Extras are where the Shout! disc shines, starting off with some 37 minutes of never-before-seen deleted scenes, mastered in HD and seemingly derived from dailies. These give some insight into the editorial process and are mostly related to scenes revolving around Frances McDormand with a few Darkman run-ins with Ted Raimi included for good measure. Returning extras from the 2014 Shout edition include interviews with Frances McDormand and Larry Drake, along with supporting players Dan Bell and Danny Hicks, plus production designer Randy Ser, art director Philip Dagort, and make-up artist Tony Gardnee. The disc includes both a new commentary by Darkman “superfan” Josh Ruben and a 2014 track with cinematographer Bill Pope, while storyboards, trailers, a vintage electronic press kit and promotional profiles of Raimi, Neeson, McDormand and Drake round out the package.

“Darkman” may be derivative and silly, but it delivers more entertainment for its modest budget than Raimi’s bloated “Dr. Strange″ Marvel sequel did for a price tag of $294 million. Sometimes bigger really isn’t better.

FOOTLOOSE 4K Ultra HD/Blu-Ray (107 mins., 1984, PG; Paramount): A year after “Flashdance” hit it big, Herbert Ross notched a success with another Paramount quasi-musical: “Footloose,” the Kevin Bacon turns-a-repressed-town-into-rock-n-rollers musical that also boasted a smash hit soundtrack.

Bacon plays a big city kid who moves to the sticks with his mom, only to find out that dancing in Hickville is strictly prohibited. Minister John Lithgow is among the moral majority leading the charge to ban dancing, only to find out his out-of-control daughter (Lori Singer, whose appeal I’ve never been able to figure out) is — gasp — no longer a virgin! Lithgow’s rantings about the evils of rock & roll, drugs and drinking are really just a facade for a man still grieving over the loss of his own son in a car accident, so leave it to Bacon to strut his stuff – and win them over – thanks to a soundtrack filled with memorable Kenny Loggins and Deniece Williams tunes (including the classic “Let’s Hear It For The Boy”).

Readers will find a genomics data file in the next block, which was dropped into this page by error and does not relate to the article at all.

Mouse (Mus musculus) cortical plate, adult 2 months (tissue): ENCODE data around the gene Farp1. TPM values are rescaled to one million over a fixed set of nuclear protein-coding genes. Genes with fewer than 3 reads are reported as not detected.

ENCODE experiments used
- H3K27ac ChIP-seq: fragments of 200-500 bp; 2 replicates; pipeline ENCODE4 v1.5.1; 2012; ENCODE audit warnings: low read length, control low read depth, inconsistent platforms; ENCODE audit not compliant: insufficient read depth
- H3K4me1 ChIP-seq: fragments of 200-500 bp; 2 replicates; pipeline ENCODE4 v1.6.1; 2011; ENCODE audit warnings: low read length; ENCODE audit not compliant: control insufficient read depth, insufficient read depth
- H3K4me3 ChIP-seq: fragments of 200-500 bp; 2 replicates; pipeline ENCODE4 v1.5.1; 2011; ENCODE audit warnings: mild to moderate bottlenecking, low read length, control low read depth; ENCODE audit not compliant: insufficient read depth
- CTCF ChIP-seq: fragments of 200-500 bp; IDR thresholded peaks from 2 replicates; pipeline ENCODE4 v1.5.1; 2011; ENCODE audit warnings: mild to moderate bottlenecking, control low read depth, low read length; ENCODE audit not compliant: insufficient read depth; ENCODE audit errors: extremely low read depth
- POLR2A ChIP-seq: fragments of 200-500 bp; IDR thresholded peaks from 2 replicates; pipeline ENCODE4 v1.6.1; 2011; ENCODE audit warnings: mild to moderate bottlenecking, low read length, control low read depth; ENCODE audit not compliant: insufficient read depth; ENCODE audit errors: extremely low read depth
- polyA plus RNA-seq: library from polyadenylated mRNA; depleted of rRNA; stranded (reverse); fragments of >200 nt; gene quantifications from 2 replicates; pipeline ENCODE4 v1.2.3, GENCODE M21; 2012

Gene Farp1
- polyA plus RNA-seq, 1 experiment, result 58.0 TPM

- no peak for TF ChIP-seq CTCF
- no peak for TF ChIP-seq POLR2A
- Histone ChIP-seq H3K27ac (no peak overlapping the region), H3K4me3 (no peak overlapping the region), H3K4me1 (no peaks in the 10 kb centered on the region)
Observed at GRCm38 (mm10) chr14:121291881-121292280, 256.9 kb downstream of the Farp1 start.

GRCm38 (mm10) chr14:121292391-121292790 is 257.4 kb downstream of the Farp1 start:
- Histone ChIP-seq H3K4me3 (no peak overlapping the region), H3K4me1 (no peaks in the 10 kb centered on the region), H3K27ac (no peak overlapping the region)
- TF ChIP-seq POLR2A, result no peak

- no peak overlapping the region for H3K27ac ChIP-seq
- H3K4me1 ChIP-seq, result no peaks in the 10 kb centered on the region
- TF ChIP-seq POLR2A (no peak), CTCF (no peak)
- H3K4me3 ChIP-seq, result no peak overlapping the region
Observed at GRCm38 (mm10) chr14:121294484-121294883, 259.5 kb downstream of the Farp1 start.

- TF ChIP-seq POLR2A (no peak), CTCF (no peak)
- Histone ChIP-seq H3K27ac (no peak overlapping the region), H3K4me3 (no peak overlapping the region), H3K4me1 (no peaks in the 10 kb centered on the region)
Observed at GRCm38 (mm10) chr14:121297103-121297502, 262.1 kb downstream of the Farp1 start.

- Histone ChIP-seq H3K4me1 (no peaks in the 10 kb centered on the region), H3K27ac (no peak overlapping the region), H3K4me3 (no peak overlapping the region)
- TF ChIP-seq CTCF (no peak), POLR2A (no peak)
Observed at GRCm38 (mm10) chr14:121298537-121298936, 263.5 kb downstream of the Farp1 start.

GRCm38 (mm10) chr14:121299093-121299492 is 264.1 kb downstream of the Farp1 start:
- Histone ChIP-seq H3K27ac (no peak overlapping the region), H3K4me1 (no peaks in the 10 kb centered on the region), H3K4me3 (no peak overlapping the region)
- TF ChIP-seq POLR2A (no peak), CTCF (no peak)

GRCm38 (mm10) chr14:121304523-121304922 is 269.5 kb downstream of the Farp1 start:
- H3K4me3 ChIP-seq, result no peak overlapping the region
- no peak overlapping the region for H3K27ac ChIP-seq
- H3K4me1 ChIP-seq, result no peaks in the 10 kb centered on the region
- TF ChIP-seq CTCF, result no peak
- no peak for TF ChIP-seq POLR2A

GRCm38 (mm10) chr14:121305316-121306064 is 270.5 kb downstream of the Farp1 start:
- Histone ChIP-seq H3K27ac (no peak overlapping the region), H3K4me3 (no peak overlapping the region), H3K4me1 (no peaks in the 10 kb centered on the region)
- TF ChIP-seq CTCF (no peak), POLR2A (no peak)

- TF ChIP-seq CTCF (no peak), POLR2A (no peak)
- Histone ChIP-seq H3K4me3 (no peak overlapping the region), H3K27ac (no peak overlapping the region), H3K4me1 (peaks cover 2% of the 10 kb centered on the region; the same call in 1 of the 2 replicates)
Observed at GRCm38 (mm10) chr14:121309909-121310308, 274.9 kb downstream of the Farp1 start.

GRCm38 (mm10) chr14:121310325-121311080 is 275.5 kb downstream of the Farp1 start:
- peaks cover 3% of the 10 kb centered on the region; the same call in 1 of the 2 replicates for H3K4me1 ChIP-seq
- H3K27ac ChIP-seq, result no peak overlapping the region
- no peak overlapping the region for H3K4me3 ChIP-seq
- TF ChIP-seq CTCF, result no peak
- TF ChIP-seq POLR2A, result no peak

Granted, Dean Pitchford’s script is wallowing in nearly as many cliches as “Staying Alive” and “Flashdance” combined, but at least there’s a sincerity in the performances of Bacon and Lithgow, even though the minister’s predictable turn towards the teenagers’ sides is a little too quick in coming. Ross, meanwhile, does a terrific job directing the cast, which also includes Dianne Weist and Chris Penn.

Paramount’s 4K UHDs have been a little uneven over the last couple of years but this Dolby Vision HDR presentation is pretty solid, offering strong detail and color. The 5.1 DTS MA track is the same as heard on previous discs with a Digital code and Blu-Ray incorporating a Making Of with multiple commentaries (from Dean Pitchford and Craig Zadan, with another by Kevin Bacon) also present.